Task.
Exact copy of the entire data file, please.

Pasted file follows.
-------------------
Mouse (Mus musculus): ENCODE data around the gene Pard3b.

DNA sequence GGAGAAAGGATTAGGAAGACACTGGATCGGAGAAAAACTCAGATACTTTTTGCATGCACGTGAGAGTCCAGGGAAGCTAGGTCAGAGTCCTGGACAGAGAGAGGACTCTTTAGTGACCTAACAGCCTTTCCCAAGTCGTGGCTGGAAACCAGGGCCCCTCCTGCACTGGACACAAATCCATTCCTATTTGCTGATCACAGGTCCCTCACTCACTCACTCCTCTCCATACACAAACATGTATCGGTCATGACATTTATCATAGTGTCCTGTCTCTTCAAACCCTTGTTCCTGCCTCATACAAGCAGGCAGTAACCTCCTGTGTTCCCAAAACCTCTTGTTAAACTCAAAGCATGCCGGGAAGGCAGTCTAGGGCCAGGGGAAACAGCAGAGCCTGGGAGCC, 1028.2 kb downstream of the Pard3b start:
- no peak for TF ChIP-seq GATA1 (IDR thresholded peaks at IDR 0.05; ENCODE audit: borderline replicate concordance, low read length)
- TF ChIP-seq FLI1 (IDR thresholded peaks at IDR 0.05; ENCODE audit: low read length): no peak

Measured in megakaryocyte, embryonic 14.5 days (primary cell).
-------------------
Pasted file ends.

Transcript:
Mouse (Mus musculus): ENCODE data around the gene Pard3b.

DNA sequence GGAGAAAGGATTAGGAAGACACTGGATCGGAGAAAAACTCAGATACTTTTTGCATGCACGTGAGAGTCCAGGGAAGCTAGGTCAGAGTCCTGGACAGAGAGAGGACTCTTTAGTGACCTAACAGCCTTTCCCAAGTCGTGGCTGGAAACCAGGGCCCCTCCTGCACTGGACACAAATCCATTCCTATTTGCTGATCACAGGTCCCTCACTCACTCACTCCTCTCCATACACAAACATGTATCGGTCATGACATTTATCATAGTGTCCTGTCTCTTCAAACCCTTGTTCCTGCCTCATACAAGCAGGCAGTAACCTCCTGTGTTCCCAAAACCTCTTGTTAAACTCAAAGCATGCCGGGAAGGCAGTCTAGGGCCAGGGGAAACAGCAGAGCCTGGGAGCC, 1028.2 kb downstream of the Pard3b start:
- no peak for TF ChIP-seq GATA1 (IDR thresholded peaks at IDR 0.05; ENCODE audit: borderline replicate concordance, low read length)
- TF ChIP-seq FLI1 (IDR thresholded peaks at IDR 0.05; ENCODE audit: low read length): no peak

Measured in megakaryocyte, embryonic 14.5 days (primary cell).